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Is it possible to share the same port and ip between OpenVPN (2.2.1) and OpenSSH (5.3) daemons using OpenVPN's share-port option ?

I can't get it to work.. I have openssh listening on all interfaces to port 22 , and an openvpn daemon using TCP protocol on port 443. I've added:

port-share 22

To the conf file that starts that particular openvpn daemon, and restarted it - it starts without errors. But then when I try to ssh into that ip and port from elsewhere in the network it stops:

ssh -v -p443 user@host
OpenSSH_5.3p1, OpenSSL 1.0.0-fips 29 Mar 2010
debug1: Reading configuration data /etc/ssh/ssh_config
debug1: Applying options for *
debug1: Applying options for *
debug1: Connecting to host [] port 443.
debug1: Connection established.
debug1: permanently_set_uid: 0/0
debug1: identity file /root/.ssh/identity type -1
debug1: identity file /root/.ssh/id_rsa type 1
debug1: identity file /root/.ssh/id_dsa type 2
debug1: loaded 3 keys

Is there something I'm missing ? Obviously the port is unblocked, and openvpn continues to work on that port.. I haven't been able to find a working example of OpenVPN + OpenSSH port sharing in my searches, can anyone help ?

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up vote 3 down vote accepted

The man page I see says that this only works with http/https. Unless you have found a patch or something I am not aware of?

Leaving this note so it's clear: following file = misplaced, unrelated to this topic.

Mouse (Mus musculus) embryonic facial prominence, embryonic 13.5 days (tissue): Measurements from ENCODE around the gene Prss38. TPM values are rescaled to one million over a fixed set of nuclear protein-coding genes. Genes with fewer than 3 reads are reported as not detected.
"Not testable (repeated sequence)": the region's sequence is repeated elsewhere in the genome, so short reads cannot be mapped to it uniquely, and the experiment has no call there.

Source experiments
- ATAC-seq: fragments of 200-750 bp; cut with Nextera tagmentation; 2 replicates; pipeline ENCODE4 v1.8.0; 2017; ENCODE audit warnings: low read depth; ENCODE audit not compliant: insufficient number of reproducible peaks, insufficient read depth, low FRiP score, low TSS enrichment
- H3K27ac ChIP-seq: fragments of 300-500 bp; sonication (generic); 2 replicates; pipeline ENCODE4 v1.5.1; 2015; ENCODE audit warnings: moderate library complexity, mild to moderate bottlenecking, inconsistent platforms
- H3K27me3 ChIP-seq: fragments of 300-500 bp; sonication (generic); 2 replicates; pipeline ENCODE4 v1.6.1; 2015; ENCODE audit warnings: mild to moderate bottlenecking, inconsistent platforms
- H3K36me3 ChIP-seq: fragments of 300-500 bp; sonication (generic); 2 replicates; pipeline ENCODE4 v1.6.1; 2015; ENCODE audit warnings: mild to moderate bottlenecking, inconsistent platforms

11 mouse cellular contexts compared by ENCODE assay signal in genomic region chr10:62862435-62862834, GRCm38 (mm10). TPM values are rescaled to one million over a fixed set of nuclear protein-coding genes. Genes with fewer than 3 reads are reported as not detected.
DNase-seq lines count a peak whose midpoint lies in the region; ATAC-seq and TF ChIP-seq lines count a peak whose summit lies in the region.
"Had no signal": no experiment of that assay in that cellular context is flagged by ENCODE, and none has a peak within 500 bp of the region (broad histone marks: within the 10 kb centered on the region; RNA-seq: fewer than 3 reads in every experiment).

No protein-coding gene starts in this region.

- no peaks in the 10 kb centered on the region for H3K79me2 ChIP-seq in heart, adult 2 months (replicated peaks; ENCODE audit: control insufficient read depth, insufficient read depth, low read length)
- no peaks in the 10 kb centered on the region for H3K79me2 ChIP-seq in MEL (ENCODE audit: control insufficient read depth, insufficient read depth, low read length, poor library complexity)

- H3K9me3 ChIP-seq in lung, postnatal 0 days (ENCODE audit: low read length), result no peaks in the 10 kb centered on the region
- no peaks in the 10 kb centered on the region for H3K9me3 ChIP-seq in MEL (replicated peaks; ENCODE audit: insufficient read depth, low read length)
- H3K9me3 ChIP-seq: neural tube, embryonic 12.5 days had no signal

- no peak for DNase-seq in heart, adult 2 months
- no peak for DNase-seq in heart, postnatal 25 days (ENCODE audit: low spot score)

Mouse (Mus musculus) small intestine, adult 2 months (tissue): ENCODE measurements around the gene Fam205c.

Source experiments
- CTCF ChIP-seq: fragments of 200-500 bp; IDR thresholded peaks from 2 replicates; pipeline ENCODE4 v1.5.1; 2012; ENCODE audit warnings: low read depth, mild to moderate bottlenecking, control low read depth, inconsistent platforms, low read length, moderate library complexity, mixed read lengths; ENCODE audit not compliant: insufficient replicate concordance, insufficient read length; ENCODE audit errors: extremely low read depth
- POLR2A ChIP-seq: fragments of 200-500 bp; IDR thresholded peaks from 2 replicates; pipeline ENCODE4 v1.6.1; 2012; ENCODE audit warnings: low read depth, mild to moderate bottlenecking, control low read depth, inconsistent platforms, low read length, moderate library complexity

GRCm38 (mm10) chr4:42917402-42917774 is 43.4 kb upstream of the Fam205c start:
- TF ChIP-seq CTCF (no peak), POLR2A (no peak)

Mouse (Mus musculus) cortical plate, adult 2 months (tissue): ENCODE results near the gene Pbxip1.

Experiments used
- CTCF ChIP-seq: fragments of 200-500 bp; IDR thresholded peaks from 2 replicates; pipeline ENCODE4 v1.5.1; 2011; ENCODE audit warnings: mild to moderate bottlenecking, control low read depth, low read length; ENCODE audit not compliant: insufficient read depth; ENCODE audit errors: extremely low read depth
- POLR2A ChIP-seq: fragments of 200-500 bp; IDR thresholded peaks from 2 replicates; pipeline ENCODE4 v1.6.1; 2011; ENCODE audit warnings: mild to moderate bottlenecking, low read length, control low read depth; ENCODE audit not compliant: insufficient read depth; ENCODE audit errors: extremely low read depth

Man OpenVPN


When run in TCP server mode, share the OpenVPN port with another application, such as an HTTPS server. If OpenVPN senses a connection to its port which is using a non-OpenVPN protocol, it will proxy the connection to the server at host:port. Currently only designed to work with HTTP/HTTPS, though it would be theoretically possible to extend to other protocols such as ssh.

Not implemented on Windows.

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oh. Fail. I misread that completely :( – Dave Davidson Jan 3 '12 at 22:44

Have a look at sslh, a ssl/ssh multiplexer.

From its home page :

What is it?

sslh accepts HTTPS, SSH, OpenVPN, tinc and XMPP connections on the same port. This makes it possible to connect to any of these servers on port 443 (e.g. from inside a corporate firewall, which almost never block port 443) while still serving HTTPS on that port.

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